Bill Gates on the Future of College

At the National Association of College and University Business Officers Annual Meeting on July 21, 2014, Bill Gates delivered an address on the “Future of College” in America. A transcription is on Mr. Gates’s blog.

Looking at the individual level of opportunity, do people have equal opportunity? The data we see shows that, unless you’re given the preparation and access to higher education, and unless you have a successful completion of that higher education, your economic opportunity is greatly, greatly reduced. There’s a lot of data recently talking about the premium in salaries for people with four-year college degrees. In 2013, people with four-year college degrees earned 98 percent more per hour, on average, than people without degrees. That differential has gone up a lot. A generation ago, it was only 64 percent.

If you look at the numbers more closely, you will also see that unemployment, partial employment, is primarily in people without four-year degrees. Our economy already is near full employment for people with full year degrees. And, so, the uncertainty, the difficulty, the challenges, faced, if you haven’t been able to get a higher education degree, are very difficult already today. And, with changes coming in the economy, with more automation, more globalization, that divide will become even more stark in the years ahead.

So, if we’re really serious about all lives having equal value, we need to make sure that the higher education system, both access, completion, and excellence, are getting the attention they need.

It is unfortunate that, although the US does quite well in the percentage of kids going into higher education, we’ve actually dropped, quite dramatically, in the percentage who complete higher education. We have, amongst developed countries, the highest dropout rate of kids who start. And, understanding why that happens is very, very important. For many of those kids, that experience is not only financially debilitating, being left with loans that are hard to pay off, but, also, psychologically, very debilitating, that they expected to complete, they tried to complete. And, whether it was math or getting the right courses, or the scheduling, somehow, they weren’t able to do that, which is a huge setback.

Worth the read in entirety.

The Best Books Bill Gates Read in 2013

I am a fan of the end-of-year lists, and this one from Bill Gates on the best books he’s read this year, is excellent:

  • The Box, by Marc Levinson. You might think you don’t want to read a whole book about shipping containers. And Levinson is pretty self-aware about what an unusual topic he chose. But he makes a good case that the move to containerized shipping had an enormous impact on the global economy and changed the way the world does business. And he turns it into a very readable narrative. I won’t look at a cargo ship in quite the same way again.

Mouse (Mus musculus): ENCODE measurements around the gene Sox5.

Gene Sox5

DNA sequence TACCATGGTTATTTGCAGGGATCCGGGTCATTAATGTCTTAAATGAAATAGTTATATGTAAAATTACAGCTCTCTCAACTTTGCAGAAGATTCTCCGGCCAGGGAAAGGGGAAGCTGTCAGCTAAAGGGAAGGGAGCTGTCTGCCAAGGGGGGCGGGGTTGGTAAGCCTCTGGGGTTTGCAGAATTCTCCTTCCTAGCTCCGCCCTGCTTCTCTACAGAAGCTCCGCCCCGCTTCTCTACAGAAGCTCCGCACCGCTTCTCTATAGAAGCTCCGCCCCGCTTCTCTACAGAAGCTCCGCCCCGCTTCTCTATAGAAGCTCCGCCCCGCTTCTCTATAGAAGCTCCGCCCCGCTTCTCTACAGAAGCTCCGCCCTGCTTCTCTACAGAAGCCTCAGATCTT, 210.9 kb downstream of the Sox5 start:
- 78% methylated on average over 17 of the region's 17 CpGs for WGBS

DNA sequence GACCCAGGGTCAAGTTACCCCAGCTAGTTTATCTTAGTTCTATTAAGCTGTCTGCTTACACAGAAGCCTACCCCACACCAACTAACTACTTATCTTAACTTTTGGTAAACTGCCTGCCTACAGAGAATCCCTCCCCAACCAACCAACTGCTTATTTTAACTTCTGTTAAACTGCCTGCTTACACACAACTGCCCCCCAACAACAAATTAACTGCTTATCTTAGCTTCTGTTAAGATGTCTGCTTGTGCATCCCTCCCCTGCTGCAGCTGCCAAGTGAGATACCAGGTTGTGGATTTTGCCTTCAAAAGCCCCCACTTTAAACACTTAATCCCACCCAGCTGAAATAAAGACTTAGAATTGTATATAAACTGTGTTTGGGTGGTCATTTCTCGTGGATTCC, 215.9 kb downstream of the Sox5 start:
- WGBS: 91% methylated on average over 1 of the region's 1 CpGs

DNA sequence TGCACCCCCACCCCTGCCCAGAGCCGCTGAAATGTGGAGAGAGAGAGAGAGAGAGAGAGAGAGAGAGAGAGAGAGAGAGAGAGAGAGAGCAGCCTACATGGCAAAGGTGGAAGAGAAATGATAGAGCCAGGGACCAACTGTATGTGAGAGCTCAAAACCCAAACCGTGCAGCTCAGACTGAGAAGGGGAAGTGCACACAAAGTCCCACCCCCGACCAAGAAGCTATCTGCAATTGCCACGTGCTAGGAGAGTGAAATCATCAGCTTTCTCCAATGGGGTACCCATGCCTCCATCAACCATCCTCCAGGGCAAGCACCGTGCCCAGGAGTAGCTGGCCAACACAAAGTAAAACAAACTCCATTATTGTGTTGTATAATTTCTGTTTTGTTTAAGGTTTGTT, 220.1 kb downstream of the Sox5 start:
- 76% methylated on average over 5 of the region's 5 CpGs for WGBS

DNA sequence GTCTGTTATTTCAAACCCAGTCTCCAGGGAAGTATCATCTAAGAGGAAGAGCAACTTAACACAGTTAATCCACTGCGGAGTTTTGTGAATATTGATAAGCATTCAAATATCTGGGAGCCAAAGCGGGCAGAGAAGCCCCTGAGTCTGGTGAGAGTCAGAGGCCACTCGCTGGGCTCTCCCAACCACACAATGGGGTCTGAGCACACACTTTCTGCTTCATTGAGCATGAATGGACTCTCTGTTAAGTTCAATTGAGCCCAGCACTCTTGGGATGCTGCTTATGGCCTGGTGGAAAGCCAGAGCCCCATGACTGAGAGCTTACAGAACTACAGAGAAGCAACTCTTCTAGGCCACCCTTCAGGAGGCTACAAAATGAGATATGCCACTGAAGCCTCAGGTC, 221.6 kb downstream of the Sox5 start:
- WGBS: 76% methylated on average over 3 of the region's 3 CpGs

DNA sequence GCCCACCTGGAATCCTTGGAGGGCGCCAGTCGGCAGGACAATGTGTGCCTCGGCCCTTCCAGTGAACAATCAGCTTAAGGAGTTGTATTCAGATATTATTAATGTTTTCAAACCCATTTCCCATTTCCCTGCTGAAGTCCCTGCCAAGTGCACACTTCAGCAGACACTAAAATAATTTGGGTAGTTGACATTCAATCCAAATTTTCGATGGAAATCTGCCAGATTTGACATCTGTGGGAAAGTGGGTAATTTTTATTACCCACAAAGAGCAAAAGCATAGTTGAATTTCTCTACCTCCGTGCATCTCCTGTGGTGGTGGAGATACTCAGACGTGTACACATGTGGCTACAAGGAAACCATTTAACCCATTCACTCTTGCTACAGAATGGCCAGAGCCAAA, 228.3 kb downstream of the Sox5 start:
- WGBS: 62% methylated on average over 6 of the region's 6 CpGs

• The Most Powerful Idea in the World, by William Rosen. A bit like The Box, except it’s about steam engines. Rosen weaves together the clever characters, incremental innovations, and historical context behind this invention. I’d wanted to know more about steam engines since the summer of 2009, when my son and I spent a lot of time hanging out at the Science Museum in London.
  • Harvesting the Biosphere, by Vaclav Smil. There is no author whose books I look forward to more than Vaclav Smil. Here he gives as clear and as numeric a picture as is possible of how humans have altered the biosphere. The book is a bit dry and I had to look up a number of terms that were unfamiliar to me, but it tells a critical story if you care about the impact we’re having on the planet.
  • The World Until Yesterday, by Jared Diamond. It’s not as good as Diamond’s Guns, Germs, and Steel. But then, few books are. Diamond finds fascinating anecdotes about what life is like for hunter-gatherers and asks which ones might apply to our modern lifestyles. He doesn’t make some grand pronouncement or romanticize tribal life. He just wants to find the best practices and share them.
  • Poor Numbers, by Morten Jerven. Jerven, an economist, spent four years digging into how African nations get their statistics and the challenges they face in turning them into GDP estimates. He makes a strong case that a lot of GDP measurements we thought were accurate are far from it. But as I argue in my longer review, that doesn’t mean we know nothing about what works in development.